MATP6620/ISYE6770
Combinatorial Optimization and Integer Programming
Spring 2017

Midterm Exam, Friday, March 31, 2017.

Please do all four problems. Show all work. No books or calculators allowed. You may use any result from class, the homeworks, or the texts, except where stated. You may use one sheet of handwritten notes. The exam lasts 110 minutes.

1. (20 points) You wish to choose from a set of possible investments {1,, 7}, subject to the following constraints:
1. You cannot invest in all of them.
2. Investment 1 must be chosen if investment 3 is chosen.
3. Investment 5 can be chosen only if investment 2 is also chosen.
4. You must choose either both investments 1 and 6 or neither.
5. You must choose either at least one of the investments 1,2,3, and/or at least two investments from 2,5,6,7.

Model this as a 0-1 integer programming feasibility problem.

Solution:

The model is

For the final constraint for condition (e), we need

or equivalently, we need

The corresponding disjunctive cut is

from taking the larger coefficient for each xi. We can confirm the constraint is equivalent to the required logical condition by examining cases.

An alternative approach for constraint (e): this is the more standard approach, and doesn’t need to exploit the disjunctive cut structure. We introduce a new binary variable ze and impose two constraints:

This works since we have two cases:
• If ze = 1 then we must choose at least one of investments 1,2,3. There is no restriction imposed on investments 2,5,6,7.
• If ze = 0 then we must choose at least two of investments 2,5,6,7. There is no restriction imposed on investments 1,2,3.
1. (15 points) We have a collection of 2k - 1 objects, where k is a positive integer. Let

Assume that at most one item can be selected from each subset of size k. Show that the constraint

has Chvatal rank at most one.

2. (10 points) In a particular node packing problem on a graph G = (V,E), we have a clique C of size 17. The initial LP relaxation only includes constraints for the edges,

Show that the clique constraint

has Chvatal rank at most 4.

Solution:

1. For each subset K with |K| = k, we have the valid constraint

where the term on the right hand side is the number of subsets of cardinality k and the term on the left is the number containing any particular xi. Dividing by the term on the left and rounding, we get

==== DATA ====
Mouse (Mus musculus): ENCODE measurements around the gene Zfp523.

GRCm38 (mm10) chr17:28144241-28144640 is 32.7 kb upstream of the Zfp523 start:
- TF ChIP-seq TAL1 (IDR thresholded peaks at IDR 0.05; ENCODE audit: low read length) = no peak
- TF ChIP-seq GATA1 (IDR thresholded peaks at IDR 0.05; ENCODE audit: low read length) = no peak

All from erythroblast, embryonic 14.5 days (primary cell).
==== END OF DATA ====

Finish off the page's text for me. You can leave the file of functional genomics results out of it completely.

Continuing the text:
as required. Thus, the given inequality has Chvatal rank at most 1.

An alternative approach, which uses only a linear number of subsets:

Consider the following 2k - 1 subsets of the items, each of cardinality k:

Each item appears in exactly k of these subsets. The sum of the given valid inequalities for these subsets can be written

Dividing by k and rounding down gives the valid inequality

so the required inequality indeed has Chvatal rank no larger than one.

2. From part 2a, we get:
• clique inequalities for subcliques of size 3 have Chvatal rank at most 1.
• clique inequalities for subcliques of size 5 have Chvatal rank at most 2.
• clique inequalities for subcliques of size 9 have Chvatal rank at most 3.
• clique inequality for the clique of size 17 has Chvatal rank at most 4.
2. An integer program of the form

has an LP relaxation which has optimal form

with optimal basic feasible solution x = (0, 5.2, 0, 2.6) with value 7.2.

1. (10 points) Assume we know a feasible integer solution with value 10. Does this tell us anything about the nonbasic variables x1 or x3 in an optimal integer solution?
2. (10 points) What are the Gomory cutting planes corresponding to the two constraints?

Solution:

1. If x1 1 then the objective function value is at least 10.4. So we must have x1 = 0 in any optimal solution.

If x3 5 then the objective function value is at least 10.7. So we must have x3 4 in any optimal solution.

2. The cuts are
1. (10 points) Solve the minimum spanning tree problem on the following graph:

2. We could imagine a cutting plane approach to solve the minimum spanning tree problem, initializing with the constraints that every vertex is adjacent to at least one edge in the solution, and the total number of edges is one less than the number of vertices.
1. (10 points) Show that such a relaxation for the graph above has a feasible solution with value 36.
2. (10 points) Can you find valid constraints that are violated by your solution in part 4(b)i?
3. (5 points) Consider now a general graph. Let S denote the set of incidence vectors of spanning trees. Given a feasible solution x to a relaxation of the minimum spanning tree with x ⁄∈ conv(S), a separation routine can be designed to find a violated valid constraint for conv(S). In the best case, would you expect such a routine to run in polynomial time? Justify your answer.

Solution

1. Using a greedy algorithm gives one optimal solution with value 42:

1. A feasible solution to the relaxation with value 36, where all nonzero xe are equal to one:

The solution uses 10 edges and has at least one edge incident to each vertex.

There is a better feasible solution to the relaxation: replace edges (d,h) and (d,j) by edges (g,p) and (h,j), which has value 35.

2. A spanning tree is acyclic and connected. The feasible solution above is neither. Violated valid constraints include
3. The optimization problem of finding the minimum spanning tree can be solved in polynomial time. From the polynomial equivalence of separation and optimization, this means the separation problem can also be solved in polynomial time.